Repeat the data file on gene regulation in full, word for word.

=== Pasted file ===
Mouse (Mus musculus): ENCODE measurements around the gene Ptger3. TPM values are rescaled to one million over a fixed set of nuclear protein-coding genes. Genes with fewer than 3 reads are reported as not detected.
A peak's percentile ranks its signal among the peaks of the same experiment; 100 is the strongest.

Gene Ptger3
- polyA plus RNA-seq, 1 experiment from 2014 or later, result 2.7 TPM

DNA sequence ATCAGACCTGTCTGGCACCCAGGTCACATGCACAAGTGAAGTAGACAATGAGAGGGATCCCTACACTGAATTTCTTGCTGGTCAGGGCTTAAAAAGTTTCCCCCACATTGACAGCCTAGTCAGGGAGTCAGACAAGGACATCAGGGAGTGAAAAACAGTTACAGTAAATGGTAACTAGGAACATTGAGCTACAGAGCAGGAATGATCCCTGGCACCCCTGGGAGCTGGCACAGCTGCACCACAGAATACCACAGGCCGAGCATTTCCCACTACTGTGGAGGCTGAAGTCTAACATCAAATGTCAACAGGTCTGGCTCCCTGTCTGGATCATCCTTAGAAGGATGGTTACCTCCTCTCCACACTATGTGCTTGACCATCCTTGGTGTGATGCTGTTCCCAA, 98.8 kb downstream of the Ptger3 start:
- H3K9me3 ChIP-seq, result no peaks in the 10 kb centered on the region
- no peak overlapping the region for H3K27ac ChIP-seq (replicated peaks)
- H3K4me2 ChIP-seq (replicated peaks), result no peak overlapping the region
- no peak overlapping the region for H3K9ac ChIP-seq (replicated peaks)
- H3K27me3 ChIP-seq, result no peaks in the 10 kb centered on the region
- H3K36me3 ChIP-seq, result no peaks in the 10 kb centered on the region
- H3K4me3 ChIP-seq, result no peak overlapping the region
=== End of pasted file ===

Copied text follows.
Mouse (Mus musculus): ENCODE measurements around the gene Ptger3. TPM values are rescaled to one million over a fixed set of nuclear protein-coding genes. Genes with fewer than 3 reads are reported as not detected.
A peak's percentile ranks its signal among the peaks of the same experiment; 100 is the strongest.

Gene Ptger3
- polyA plus RNA-seq, 1 experiment from 2014 or later, result 2.7 TPM

DNA sequence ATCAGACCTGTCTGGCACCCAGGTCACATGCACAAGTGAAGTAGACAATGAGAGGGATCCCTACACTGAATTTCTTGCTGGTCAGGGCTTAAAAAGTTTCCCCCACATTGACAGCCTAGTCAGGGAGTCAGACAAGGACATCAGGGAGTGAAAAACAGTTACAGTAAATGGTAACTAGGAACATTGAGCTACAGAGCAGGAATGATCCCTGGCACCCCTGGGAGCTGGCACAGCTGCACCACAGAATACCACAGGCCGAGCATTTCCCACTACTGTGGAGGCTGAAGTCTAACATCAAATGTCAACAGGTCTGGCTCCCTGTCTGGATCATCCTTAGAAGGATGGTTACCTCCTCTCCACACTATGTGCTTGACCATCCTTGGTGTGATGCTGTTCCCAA, 98.8 kb downstream of the Ptger3 start:
- H3K9me3 ChIP-seq, result no peaks in the 10 kb centered on the region
- no peak overlapping the region for H3K27ac ChIP-seq (replicated peaks)
- H3K4me2 ChIP-seq (replicated peaks), result no peak overlapping the region
- no peak overlapping the region for H3K9ac ChIP-seq (replicated peaks)
- H3K27me3 ChIP-seq, result no peaks in the 10 kb centered on the region
- H3K36me3 ChIP-seq, result no peaks in the 10 kb centered on the region
- H3K4me3 ChIP-seq, result no peak overlapping the region